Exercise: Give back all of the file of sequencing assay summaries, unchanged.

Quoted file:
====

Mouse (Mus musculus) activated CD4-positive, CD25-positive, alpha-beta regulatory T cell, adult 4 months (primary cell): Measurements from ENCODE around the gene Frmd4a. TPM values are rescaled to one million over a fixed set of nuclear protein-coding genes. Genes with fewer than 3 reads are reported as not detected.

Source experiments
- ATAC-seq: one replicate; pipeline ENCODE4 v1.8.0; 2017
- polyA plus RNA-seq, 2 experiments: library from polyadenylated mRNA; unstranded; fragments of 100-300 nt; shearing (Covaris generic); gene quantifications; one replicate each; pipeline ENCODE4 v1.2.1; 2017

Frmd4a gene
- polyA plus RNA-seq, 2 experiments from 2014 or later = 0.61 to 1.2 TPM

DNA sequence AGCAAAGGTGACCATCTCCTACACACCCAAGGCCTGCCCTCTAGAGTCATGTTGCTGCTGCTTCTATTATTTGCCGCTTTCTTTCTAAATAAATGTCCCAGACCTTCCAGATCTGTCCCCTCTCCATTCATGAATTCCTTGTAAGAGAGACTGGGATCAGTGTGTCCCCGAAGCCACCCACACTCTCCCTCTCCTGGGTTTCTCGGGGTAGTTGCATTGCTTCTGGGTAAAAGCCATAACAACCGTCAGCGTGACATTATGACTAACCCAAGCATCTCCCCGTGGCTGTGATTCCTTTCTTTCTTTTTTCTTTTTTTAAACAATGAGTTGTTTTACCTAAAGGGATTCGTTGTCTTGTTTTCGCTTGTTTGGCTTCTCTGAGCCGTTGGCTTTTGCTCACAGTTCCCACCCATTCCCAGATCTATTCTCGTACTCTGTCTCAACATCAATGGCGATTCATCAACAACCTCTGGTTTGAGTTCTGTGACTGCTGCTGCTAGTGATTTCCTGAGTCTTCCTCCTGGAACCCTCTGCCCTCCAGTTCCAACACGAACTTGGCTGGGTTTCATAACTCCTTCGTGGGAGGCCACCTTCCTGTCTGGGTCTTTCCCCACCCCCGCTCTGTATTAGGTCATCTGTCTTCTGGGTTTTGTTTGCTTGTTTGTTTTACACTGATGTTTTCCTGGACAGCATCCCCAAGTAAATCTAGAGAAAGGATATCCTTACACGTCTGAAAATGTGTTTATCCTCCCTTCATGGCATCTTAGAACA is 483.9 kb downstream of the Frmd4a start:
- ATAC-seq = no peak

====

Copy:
Mouse (Mus musculus) activated CD4-positive, CD25-positive, alpha-beta regulatory T cell, adult 4 months (primary cell): Measurements from ENCODE around the gene Frmd4a. TPM values are rescaled to one million over a fixed set of nuclear protein-coding genes. Genes with fewer than 3 reads are reported as not detected.

Source experiments
- ATAC-seq: one replicate; pipeline ENCODE4 v1.8.0; 2017
- polyA plus RNA-seq, 2 experiments: library from polyadenylated mRNA; unstranded; fragments of 100-300 nt; shearing (Covaris generic); gene quantifications; one replicate each; pipeline ENCODE4 v1.2.1; 2017

Frmd4a gene
- polyA plus RNA-seq, 2 experiments from 2014 or later = 0.61 to 1.2 TPM

DNA sequence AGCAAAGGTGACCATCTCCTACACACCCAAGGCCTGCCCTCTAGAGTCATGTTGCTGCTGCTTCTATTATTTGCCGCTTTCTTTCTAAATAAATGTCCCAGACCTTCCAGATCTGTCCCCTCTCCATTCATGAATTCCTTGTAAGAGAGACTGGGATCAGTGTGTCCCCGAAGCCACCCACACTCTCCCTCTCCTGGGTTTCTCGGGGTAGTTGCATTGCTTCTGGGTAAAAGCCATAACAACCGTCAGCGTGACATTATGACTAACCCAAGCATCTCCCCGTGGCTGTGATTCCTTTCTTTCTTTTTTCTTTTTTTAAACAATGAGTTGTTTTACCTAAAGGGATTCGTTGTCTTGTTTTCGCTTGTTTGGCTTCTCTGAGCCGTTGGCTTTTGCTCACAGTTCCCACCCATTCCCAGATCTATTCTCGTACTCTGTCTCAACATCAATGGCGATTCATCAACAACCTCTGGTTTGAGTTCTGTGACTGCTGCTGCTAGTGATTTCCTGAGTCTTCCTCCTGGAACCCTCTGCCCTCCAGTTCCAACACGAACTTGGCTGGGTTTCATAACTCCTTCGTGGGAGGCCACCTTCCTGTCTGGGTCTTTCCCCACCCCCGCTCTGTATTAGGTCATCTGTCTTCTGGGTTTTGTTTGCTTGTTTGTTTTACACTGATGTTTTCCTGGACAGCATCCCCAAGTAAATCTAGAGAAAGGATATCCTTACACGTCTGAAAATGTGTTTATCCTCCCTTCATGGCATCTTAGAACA is 483.9 kb downstream of the Frmd4a start:
- ATAC-seq = no peak